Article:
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Editorial: Cuomo's commendable outreach

It’s just the nature of political parties, we suppose, that is driving New York Democrats to distraction. They are fuming as Gov. Andrew M. Cuomo fills influential positions with staffers who previously served in senior posts for Senate Republicans. Count us among the untroubled.

Cuomo, of course, is a Democrat and, in many ways, just what that entails in the early 21st century. He pushed through a program of free college tuition for students of the state university. He was behind the effort to grant driver's licenses to unauthorized immigrants and to codify abortion rights in New York. He has used the state’s power in an effort to change the economic dynamics of Buffalo. He is a pointed critic of President Trump.

But Cuomo breaks away from the mold frequently enough to show that something else is going on in his approach to government. He advocated – and secured – a property tax cap, recognizing that local taxes are the main culprit for New York’s high-tax reputation. He also pushed hard for teacher evaluations, knowing that some fair system of assessment is a necessary to any ability to measure improvement.

To achieve these valuable goals, Cuomo needed the help of Republicans who, until this year, controlled the State Senate. He was able to secure it, in part, because he recognizes that ideas about good government aren’t limited to his party’s Big Thinkers. That, alone, makes him a different character from most government leaders of either party, here and across the country.

So, it’s hardly surprising – and even less concerning – that since Republicans lost their longtime Senate majority in last year’s elections, Cuomo has reached into the ranks of Republican professionals to stock his own administration. It’s governmentally useful and politically astute.

Among those the governor has brought into his fold are Budget Director Robert Mujica, the former fiscal adviser to three Senate Republican Majority Leaders; Elizabeth Garvey, former top counsel to Senate Republicans and now Cuomo’s special counsel in charge of his budget, legislative and policy priorities; and Kelly Cummings, former communications director for Senate Republicans, now Cuomo’s director of state operations and infrastructure.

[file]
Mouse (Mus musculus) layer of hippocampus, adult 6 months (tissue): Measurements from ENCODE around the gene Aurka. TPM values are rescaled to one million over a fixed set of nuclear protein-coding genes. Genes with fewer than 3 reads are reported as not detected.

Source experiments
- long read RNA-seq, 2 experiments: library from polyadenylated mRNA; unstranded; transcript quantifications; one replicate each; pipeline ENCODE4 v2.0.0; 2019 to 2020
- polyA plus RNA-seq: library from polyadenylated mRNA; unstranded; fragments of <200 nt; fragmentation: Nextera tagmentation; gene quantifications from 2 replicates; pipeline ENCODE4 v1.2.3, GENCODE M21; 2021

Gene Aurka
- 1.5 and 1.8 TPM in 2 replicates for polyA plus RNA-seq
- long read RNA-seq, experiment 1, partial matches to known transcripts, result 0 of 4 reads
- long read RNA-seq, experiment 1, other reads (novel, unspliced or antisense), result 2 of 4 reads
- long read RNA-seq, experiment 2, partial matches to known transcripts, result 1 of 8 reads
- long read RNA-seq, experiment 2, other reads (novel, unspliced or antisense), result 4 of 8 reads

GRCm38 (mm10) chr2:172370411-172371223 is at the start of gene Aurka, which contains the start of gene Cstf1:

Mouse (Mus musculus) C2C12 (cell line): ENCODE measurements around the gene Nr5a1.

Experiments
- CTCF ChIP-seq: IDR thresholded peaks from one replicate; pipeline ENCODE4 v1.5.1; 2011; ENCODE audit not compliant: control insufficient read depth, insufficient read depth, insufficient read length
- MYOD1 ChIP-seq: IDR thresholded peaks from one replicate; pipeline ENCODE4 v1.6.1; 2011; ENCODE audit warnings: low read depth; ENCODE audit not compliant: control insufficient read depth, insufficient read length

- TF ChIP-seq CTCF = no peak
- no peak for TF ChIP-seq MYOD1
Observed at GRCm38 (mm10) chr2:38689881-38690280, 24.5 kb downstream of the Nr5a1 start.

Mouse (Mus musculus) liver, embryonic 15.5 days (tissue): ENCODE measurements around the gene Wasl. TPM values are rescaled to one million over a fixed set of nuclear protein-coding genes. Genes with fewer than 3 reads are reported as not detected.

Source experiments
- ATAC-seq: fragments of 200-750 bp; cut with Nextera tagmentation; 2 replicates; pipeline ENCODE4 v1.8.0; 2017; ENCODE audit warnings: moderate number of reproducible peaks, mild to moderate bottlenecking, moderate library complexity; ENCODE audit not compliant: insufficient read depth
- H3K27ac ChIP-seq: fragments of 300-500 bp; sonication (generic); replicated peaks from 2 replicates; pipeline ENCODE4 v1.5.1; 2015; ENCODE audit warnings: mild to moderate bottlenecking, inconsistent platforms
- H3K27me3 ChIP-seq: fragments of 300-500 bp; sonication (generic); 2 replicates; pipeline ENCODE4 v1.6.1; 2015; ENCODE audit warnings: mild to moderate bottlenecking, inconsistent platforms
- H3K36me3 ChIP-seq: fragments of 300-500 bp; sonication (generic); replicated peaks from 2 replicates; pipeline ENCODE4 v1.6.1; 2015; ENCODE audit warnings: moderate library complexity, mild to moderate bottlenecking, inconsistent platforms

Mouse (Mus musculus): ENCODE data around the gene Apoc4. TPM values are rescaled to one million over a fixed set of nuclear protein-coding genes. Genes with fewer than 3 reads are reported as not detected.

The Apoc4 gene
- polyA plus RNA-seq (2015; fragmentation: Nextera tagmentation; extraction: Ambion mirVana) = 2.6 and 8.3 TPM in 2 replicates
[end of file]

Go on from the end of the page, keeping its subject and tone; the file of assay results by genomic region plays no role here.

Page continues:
All are enormously influential positions and Democrats, not unsurprisingly, are vexed. “Are there not enough Democrats in New York to get these jobs?” asked one lawmaker, who, like others, spoke on condition of anonymity. After all, New York is a deep blue state where Democrats now control the governor’s office and both chambers of the Legislature, and show no signs of losing their grip.

One might also ask the opposite question: Why are all these Republican bureaucrats suddenly making common cause with Democrats? How are they all mixing so well? After all, isn’t this supposed to be, in the overheated rhetoric of the day, the socialists vs. the fascists?

Happily, no. There are many shades of blue and red in the state and the country, and it’s hardly surprising that a Democratic governor who believes in a property tax cap might attract the interest of Republicans who believe that government has an important role to play in life of the state.

Republicans, of course, can also read the tea leaves. For better and for worse, the state has gone blue: Democrats hold both legislative chambers and all statewide offices. It is in those precincts that the most attractive and influential career opportunities now lie.

Cuomo, for his part, can benefit if voters here – and around the country – see him as a chief executive whose approach is unrestricted by pointless political blinders. Some version of realpolitik may be at play here, as well.

Voters benefit, too. One-party control of government is always dangerous, whether it is in Congress, state government or City Hall. Cuomo’s willingness to bring Republican experts into his administration blunts that risk and reaches out to voters who might otherwise feel cast aside.

In a country as divided as this one has become, Cuomo’s hiring offers a path to healing. Where is the downside?

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